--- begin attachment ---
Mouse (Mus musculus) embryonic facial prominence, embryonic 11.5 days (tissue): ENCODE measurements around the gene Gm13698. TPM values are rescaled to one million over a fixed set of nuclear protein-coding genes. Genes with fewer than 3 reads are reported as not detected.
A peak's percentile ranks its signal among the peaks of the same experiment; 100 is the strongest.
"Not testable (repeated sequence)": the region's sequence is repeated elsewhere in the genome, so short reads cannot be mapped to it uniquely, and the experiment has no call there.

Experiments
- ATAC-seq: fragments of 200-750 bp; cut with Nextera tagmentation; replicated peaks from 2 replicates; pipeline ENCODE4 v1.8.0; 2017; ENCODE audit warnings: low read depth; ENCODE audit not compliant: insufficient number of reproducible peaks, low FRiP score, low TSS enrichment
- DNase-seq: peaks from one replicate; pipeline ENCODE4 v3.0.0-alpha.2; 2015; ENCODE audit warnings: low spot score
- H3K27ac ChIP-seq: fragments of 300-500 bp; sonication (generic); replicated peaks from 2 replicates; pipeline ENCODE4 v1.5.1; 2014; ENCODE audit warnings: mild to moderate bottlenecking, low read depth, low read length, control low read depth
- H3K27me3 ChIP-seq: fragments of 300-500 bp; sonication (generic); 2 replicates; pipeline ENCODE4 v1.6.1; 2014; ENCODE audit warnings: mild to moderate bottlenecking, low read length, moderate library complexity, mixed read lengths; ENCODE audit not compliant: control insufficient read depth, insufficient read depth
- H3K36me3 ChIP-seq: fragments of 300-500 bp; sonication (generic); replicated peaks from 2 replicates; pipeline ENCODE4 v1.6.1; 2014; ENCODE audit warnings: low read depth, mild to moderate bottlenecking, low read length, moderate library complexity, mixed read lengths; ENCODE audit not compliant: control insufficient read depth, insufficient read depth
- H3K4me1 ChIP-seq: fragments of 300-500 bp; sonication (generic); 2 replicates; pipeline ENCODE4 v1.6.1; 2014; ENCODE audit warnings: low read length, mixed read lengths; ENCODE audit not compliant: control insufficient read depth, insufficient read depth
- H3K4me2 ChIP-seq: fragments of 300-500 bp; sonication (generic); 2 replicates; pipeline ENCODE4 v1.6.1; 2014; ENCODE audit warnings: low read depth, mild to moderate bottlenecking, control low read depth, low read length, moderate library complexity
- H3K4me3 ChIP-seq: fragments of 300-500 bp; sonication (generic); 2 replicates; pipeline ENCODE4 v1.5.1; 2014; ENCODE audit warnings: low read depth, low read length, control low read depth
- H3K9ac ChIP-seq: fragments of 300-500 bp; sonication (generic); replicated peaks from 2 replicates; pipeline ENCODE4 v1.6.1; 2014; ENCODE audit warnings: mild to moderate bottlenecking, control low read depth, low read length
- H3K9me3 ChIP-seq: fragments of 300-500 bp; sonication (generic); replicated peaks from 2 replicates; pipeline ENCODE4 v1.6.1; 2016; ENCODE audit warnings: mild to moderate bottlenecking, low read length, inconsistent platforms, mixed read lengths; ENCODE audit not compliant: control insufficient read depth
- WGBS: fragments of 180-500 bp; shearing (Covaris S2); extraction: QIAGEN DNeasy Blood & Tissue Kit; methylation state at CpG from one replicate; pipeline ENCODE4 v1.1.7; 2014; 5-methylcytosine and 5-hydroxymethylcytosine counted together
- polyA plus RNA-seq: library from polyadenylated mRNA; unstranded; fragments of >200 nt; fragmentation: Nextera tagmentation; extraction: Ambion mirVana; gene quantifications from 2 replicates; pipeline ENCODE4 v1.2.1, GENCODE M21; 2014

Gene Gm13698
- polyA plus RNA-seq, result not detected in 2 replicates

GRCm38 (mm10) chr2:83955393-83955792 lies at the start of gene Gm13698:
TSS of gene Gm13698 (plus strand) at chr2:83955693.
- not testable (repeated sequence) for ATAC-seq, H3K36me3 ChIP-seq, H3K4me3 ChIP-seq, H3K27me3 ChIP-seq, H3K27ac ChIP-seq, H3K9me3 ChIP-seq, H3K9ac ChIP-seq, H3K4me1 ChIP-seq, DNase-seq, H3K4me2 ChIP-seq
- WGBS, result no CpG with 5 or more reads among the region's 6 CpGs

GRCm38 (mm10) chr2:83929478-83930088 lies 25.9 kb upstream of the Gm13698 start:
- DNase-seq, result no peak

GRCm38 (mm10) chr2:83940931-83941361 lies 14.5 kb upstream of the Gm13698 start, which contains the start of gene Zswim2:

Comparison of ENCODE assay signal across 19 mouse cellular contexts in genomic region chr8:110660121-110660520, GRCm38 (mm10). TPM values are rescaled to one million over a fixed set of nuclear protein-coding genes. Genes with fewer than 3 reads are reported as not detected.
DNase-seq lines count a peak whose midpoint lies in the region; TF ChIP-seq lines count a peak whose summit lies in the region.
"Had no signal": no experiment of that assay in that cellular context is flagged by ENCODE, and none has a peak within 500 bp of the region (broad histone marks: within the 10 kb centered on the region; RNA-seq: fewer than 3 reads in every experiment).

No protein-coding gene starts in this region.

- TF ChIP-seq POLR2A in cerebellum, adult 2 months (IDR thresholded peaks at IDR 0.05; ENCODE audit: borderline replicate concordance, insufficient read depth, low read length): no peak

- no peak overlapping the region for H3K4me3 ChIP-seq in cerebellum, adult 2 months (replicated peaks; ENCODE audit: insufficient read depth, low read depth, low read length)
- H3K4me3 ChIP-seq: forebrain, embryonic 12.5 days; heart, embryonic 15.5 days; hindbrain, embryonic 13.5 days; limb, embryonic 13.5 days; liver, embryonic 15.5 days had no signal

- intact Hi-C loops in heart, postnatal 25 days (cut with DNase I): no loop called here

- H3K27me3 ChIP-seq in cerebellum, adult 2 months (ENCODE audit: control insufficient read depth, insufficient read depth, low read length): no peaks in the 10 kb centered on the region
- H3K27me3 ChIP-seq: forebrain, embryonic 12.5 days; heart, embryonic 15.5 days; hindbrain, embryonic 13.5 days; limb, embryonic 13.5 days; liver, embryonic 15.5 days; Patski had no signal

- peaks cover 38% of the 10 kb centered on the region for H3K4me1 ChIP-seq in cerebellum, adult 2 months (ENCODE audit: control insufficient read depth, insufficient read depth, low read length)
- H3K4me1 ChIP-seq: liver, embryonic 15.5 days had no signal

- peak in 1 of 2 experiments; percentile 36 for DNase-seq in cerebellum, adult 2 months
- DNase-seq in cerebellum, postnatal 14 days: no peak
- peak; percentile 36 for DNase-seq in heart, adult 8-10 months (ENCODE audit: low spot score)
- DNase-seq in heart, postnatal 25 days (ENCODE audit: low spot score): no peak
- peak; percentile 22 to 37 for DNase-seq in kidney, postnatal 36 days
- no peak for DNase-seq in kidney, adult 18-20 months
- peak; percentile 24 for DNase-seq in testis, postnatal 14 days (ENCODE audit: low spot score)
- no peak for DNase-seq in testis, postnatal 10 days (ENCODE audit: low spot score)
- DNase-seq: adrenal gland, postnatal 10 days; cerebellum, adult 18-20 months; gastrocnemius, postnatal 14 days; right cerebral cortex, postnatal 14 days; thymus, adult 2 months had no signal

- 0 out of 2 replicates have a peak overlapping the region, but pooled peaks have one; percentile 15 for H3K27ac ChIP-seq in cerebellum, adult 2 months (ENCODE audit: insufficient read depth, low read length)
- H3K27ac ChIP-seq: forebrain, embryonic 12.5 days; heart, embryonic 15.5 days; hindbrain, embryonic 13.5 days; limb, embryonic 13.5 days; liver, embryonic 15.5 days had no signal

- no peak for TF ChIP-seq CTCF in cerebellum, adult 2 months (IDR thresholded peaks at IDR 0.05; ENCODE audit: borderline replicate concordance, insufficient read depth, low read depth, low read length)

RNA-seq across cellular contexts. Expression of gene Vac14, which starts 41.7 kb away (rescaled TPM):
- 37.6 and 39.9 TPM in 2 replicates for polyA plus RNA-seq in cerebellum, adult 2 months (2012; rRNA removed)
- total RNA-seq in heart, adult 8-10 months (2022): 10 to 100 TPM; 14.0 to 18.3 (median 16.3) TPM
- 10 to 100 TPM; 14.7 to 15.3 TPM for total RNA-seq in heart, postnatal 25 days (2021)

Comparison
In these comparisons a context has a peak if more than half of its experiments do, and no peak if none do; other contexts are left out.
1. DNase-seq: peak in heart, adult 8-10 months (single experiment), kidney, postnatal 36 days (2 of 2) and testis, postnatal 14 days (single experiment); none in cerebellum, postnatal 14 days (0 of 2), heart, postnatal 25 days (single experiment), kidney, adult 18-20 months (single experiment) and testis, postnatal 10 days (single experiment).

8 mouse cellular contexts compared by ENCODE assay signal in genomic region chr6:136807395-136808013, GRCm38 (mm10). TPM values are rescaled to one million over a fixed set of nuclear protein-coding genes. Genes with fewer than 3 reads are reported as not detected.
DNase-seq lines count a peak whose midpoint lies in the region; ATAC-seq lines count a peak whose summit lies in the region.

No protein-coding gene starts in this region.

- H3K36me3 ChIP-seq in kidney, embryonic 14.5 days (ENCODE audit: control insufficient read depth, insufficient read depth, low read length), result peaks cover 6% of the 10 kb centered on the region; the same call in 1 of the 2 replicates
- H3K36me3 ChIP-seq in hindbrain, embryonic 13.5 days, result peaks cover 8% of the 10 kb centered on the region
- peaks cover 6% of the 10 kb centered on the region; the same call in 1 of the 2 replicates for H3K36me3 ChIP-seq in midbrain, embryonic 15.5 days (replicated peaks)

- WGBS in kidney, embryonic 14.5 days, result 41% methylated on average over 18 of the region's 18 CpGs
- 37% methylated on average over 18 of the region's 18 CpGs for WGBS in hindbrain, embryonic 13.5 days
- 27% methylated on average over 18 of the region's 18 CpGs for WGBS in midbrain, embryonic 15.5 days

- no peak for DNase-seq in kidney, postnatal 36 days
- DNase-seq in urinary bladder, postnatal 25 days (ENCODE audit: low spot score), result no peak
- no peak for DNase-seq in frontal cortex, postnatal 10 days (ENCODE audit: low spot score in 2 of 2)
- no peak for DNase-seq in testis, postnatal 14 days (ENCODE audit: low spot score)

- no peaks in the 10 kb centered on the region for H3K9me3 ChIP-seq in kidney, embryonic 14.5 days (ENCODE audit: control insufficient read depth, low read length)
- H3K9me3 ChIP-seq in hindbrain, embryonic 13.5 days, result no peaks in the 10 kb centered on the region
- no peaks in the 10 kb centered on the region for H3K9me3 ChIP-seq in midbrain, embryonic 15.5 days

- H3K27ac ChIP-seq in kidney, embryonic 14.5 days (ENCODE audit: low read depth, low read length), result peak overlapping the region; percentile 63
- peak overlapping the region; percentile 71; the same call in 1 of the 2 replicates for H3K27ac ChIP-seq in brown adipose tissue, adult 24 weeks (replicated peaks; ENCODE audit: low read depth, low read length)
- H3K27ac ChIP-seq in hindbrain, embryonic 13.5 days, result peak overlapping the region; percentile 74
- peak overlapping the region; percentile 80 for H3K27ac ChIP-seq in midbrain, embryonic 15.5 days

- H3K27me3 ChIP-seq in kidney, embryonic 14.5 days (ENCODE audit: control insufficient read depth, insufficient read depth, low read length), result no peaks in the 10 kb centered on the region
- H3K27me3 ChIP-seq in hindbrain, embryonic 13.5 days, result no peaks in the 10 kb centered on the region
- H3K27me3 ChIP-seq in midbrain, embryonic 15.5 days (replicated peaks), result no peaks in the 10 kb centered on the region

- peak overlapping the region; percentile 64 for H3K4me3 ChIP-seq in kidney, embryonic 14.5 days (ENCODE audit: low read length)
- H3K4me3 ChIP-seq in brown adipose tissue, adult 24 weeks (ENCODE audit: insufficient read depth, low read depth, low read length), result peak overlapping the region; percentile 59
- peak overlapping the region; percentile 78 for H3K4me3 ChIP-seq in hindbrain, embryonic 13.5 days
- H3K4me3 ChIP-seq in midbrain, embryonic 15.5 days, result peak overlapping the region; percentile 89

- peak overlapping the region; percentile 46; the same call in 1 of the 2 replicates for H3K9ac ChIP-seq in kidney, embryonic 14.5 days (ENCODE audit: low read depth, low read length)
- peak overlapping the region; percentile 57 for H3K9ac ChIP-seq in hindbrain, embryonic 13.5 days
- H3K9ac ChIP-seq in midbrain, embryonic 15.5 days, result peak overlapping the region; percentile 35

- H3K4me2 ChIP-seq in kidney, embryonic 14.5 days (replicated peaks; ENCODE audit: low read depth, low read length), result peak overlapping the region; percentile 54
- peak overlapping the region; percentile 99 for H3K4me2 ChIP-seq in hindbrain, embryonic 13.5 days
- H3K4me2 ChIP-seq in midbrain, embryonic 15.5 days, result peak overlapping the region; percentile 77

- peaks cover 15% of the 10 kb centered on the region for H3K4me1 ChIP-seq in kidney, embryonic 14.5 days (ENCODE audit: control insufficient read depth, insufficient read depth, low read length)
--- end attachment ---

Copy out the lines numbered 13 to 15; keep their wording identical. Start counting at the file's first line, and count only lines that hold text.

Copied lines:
- H3K9ac ChIP-seq: fragments of 300-500 bp; sonication (generic); replicated peaks from 2 replicates; pipeline ENCODE4 v1.6.1; 2014; ENCODE audit warnings: mild to moderate bottlenecking, control low read depth, low read length
- H3K9me3 ChIP-seq: fragments of 300-500 bp; sonication (generic); replicated peaks from 2 replicates; pipeline ENCODE4 v1.6.1; 2016; ENCODE audit warnings: mild to moderate bottlenecking, low read length, inconsistent platforms, mixed read lengths; ENCODE audit not compliant: control insufficient read depth
- WGBS: fragments of 180-500 bp; shearing (Covaris S2); extraction: QIAGEN DNeasy Blood & Tissue Kit; methylation state at CpG from one replicate; pipeline ENCODE4 v1.1.7; 2014; 5-methylcytosine and 5-hydroxymethylcytosine counted together